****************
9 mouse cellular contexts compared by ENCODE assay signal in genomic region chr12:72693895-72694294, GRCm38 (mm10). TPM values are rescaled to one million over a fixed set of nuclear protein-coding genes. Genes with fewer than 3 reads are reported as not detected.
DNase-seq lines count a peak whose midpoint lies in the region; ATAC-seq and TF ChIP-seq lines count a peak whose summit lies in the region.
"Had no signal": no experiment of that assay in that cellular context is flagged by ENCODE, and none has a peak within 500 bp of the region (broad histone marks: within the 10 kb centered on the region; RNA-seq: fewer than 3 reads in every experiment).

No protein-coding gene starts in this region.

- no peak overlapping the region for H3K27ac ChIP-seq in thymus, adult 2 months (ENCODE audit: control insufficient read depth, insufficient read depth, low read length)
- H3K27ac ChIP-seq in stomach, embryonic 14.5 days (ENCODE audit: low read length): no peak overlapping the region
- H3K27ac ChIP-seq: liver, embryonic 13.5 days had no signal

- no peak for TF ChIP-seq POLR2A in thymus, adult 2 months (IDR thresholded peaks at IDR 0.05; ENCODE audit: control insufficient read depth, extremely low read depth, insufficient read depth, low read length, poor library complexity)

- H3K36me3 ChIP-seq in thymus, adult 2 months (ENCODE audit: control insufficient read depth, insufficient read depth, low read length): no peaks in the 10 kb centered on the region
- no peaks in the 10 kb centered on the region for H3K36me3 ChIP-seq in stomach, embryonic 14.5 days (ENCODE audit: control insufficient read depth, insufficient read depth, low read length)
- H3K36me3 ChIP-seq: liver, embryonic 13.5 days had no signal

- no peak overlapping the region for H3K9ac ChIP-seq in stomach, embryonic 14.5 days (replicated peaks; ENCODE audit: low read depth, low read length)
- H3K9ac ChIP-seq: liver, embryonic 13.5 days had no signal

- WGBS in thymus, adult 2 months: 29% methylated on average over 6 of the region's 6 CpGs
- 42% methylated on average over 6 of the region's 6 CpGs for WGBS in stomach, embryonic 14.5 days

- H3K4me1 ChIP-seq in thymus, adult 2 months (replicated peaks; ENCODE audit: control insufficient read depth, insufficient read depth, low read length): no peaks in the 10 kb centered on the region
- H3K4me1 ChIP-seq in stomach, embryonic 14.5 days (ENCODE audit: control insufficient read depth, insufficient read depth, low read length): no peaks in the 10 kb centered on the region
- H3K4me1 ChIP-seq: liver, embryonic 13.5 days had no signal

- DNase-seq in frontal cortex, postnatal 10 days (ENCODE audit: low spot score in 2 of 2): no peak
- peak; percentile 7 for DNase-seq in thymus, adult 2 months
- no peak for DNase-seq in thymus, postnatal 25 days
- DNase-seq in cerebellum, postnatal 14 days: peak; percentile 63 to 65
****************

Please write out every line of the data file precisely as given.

9 mouse cellular contexts compared by ENCODE assay signal in genomic region chr12:72693895-72694294, GRCm38 (mm10). TPM values are rescaled to one million over a fixed set of nuclear protein-coding genes. Genes with fewer than 3 reads are reported as not detected.
DNase-seq lines count a peak whose midpoint lies in the region; ATAC-seq and TF ChIP-seq lines count a peak whose summit lies in the region.
"Had no signal": no experiment of that assay in that cellular context is flagged by ENCODE, and none has a peak within 500 bp of the region (broad histone marks: within the 10 kb centered on the region; RNA-seq: fewer than 3 reads in every experiment).

No protein-coding gene starts in this region.

- no peak overlapping the region for H3K27ac ChIP-seq in thymus, adult 2 months (ENCODE audit: control insufficient read depth, insufficient read depth, low read length)
- H3K27ac ChIP-seq in stomach, embryonic 14.5 days (ENCODE audit: low read length): no peak overlapping the region
- H3K27ac ChIP-seq: liver, embryonic 13.5 days had no signal

- no peak for TF ChIP-seq POLR2A in thymus, adult 2 months (IDR thresholded peaks at IDR 0.05; ENCODE audit: control insufficient read depth, extremely low read depth, insufficient read depth, low read length, poor library complexity)

- H3K36me3 ChIP-seq in thymus, adult 2 months (ENCODE audit: control insufficient read depth, insufficient read depth, low read length): no peaks in the 10 kb centered on the region
- no peaks in the 10 kb centered on the region for H3K36me3 ChIP-seq in stomach, embryonic 14.5 days (ENCODE audit: control insufficient read depth, insufficient read depth, low read length)
- H3K36me3 ChIP-seq: liver, embryonic 13.5 days had no signal

- no peak overlapping the region for H3K9ac ChIP-seq in stomach, embryonic 14.5 days (replicated peaks; ENCODE audit: low read depth, low read length)
- H3K9ac ChIP-seq: liver, embryonic 13.5 days had no signal

- WGBS in thymus, adult 2 months: 29% methylated on average over 6 of the region's 6 CpGs
- 42% methylated on average over 6 of the region's 6 CpGs for WGBS in stomach, embryonic 14.5 days

- H3K4me1 ChIP-seq in thymus, adult 2 months (replicated peaks; ENCODE audit: control insufficient read depth, insufficient read depth, low read length): no peaks in the 10 kb centered on the region
- H3K4me1 ChIP-seq in stomach, embryonic 14.5 days (ENCODE audit: control insufficient read depth, insufficient read depth, low read length): no peaks in the 10 kb centered on the region
- H3K4me1 ChIP-seq: liver, embryonic 13.5 days had no signal

- DNase-seq in frontal cortex, postnatal 10 days (ENCODE audit: low spot score in 2 of 2): no peak
- peak; percentile 7 for DNase-seq in thymus, adult 2 months
- no peak for DNase-seq in thymus, postnatal 25 days
- DNase-seq in cerebellum, postnatal 14 days: peak; percentile 63 to 65